The court will also evaluate the overall similarity of the marks: Appearance, sound, connotation and commercial impression are all evaluated. This test provides the court to inject common sense (and subjectivity) into the decision. Generally, we all have a sense of what is confusingly similar, this is the element where that basic instinct plays in. Is STARBUCKS in green letters to indicate a coffee shop confusingly similar to STARBACHS in green letters to indicate a bookstore also selling coffee? Would it be confusing to someone driving down the road with only a second to glance at the sign before turning in to buy a cup of joe?
- Similarity in Appearance
The above example also demonstrates how marks may be confusingly similar in appearance despite the addition, deletion, or substitution of letters or words. Two letters were changed between STARBUCKS and STARBACHS, but the driver on the road making the turn likely didn’t notice. Consider Walmart and Walnnart. Does the double “n” make a new mark or is it similar enough to the mark holder that it is similar in appearance in the same font?
- Similarity in Sound
The similarity of sound, or phonetic equivalence, is another factor in determining the likelihood of confusion. Back to an earlier example, what is “Hoits Rentakah” is a Boston Car Rental Company? Is it similar to Hertz Rent-a-Car? Does it matter if it is in Boston or California? Likely the court will assume that, regardless of where Hoits is located, Hoits sounds confusingly similar to Hertz in cars, but probably not in restaurants.
- Similarity in Meaning
Another important factor is the similarity in meaning that the trademark and the allegedly infringing mark each convey. Even if the two trademarks are identical in sound and appearance, they may create significantly different commercial impressions, thereby not creating a likelihood of confusion. On the other hand, even if the names are completely different, they may still create a likelihood of confusion. For example, in a famous case, PROMISE brand cleaner was found to be confusingly similar to the trademark PLEDGE, because a PLEDGE is a PROMISE.
- Similarity in Design
A trademark is a vessel of understanding of a source of goods or services. That vessel can be a word, a color, a sound (think Law and Order TV show), or a symbol (Apple logo). Would you be confused if a computer had an outline of an apple that didn’t have a bite taken out whether that product was from Apple? The court would likely believe the two are confusingly similar on computers, but not if the un-eaten apple logo was on vegan dog food.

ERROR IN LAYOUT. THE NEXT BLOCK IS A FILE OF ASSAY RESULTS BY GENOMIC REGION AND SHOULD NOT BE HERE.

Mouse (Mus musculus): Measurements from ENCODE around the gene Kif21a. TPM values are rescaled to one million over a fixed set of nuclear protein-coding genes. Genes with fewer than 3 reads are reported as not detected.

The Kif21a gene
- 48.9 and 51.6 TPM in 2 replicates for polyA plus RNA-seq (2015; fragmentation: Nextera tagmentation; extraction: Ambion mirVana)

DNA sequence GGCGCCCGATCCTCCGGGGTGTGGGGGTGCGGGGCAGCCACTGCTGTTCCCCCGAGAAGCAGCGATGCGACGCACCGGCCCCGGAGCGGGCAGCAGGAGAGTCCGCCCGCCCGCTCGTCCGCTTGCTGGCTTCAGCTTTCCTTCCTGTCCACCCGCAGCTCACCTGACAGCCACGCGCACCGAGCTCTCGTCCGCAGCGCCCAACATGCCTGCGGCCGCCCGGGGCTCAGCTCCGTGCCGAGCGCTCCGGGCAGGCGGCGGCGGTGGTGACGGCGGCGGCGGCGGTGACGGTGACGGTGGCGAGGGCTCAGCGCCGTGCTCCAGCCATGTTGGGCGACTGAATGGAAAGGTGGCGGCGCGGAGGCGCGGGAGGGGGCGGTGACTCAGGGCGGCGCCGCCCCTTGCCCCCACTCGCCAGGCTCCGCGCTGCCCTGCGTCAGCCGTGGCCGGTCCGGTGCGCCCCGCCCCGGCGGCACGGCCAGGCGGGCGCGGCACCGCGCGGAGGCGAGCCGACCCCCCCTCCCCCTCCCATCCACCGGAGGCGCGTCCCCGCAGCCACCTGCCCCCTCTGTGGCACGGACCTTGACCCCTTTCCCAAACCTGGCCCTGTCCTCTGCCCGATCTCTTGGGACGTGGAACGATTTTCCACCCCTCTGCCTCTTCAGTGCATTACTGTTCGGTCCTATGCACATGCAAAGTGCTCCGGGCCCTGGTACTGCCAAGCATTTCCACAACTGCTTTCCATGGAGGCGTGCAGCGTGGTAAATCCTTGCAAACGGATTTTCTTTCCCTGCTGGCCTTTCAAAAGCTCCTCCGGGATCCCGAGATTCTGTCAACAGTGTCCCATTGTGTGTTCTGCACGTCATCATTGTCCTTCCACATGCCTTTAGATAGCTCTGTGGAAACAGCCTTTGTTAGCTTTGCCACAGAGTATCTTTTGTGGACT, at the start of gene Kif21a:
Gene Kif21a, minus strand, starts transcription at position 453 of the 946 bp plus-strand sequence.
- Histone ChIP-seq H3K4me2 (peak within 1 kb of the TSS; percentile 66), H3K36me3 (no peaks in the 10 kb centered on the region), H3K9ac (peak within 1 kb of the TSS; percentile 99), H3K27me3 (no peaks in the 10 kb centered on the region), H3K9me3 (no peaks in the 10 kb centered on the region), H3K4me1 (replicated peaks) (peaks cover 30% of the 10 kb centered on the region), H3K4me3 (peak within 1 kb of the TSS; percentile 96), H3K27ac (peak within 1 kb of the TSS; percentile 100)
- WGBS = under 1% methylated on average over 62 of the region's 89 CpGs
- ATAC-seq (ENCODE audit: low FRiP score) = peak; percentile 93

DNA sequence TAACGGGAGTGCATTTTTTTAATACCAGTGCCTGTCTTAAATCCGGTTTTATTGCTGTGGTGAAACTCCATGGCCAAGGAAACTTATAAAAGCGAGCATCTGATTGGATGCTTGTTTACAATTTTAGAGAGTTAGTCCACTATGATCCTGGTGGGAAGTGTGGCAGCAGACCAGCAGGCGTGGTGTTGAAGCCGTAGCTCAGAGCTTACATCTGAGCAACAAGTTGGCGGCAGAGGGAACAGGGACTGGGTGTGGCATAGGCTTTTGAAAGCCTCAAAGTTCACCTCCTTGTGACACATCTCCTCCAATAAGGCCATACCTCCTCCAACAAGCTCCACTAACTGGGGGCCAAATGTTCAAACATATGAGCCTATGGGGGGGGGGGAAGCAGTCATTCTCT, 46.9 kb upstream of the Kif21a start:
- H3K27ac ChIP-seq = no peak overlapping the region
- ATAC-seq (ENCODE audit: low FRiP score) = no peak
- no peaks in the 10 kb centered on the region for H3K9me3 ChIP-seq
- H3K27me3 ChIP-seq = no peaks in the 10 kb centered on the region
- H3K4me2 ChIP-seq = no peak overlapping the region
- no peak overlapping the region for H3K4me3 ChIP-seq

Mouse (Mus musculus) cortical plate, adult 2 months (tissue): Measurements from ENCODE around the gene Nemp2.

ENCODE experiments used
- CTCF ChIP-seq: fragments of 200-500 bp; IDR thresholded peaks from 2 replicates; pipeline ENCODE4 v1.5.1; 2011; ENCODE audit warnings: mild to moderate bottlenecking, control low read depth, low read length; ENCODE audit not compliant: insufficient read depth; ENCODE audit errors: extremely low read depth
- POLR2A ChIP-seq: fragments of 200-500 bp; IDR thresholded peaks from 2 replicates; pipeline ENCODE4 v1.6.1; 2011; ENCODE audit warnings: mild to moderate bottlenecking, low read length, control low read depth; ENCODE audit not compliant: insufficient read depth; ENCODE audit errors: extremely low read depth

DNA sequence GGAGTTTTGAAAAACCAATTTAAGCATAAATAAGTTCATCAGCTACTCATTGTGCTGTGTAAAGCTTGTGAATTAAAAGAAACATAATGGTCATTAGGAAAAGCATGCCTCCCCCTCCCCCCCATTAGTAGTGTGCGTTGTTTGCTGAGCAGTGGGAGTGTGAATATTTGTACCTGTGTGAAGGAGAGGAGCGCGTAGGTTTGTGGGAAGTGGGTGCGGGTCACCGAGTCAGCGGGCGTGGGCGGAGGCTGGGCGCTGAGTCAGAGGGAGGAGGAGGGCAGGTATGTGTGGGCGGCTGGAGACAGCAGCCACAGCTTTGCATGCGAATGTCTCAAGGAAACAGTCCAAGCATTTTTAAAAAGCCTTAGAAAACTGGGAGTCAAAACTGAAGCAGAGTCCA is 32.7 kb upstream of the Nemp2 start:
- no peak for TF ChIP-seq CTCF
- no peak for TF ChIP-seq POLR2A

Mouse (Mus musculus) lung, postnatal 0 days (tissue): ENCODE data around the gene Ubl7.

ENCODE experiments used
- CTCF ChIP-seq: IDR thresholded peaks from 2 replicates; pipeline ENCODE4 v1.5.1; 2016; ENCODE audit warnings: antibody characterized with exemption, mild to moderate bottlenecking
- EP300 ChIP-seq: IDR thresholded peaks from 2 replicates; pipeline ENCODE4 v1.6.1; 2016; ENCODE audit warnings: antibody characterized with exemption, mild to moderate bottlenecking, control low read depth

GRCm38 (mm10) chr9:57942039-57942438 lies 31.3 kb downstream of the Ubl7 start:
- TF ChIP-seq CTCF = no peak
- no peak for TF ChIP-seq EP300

- Likely to Deceive
The defending, allegedly confusing mark, is likely never going to admit they filed the mark just to steal business from the established brand. So while many confusingly similar marks are intended to deceive, this is rarely used by the patent office in deciding the eligibility of a mark and is very difficult to prove in a court case without a smoking gun (like an email from Mr. Hurts expressing his intent to steal business from Hertz leveraging his common name).
Since each of these tests is subjective to a certain degree, the same outcome which seems just to one person will appear egregious to another. For this reason, if developing a new mark, you should work with your attorney to develop a mark that is inherently distinctive (for instance a completely arbitrary mark) to avoid the pitfalls of confusion and to make your job easier protecting your mark in the future from confusingly similar competitors.
Robert P. Mino, PA, is available to support your trademark needs. From searching and filing, to answering the trademark office or other mark holders, we are happy to help.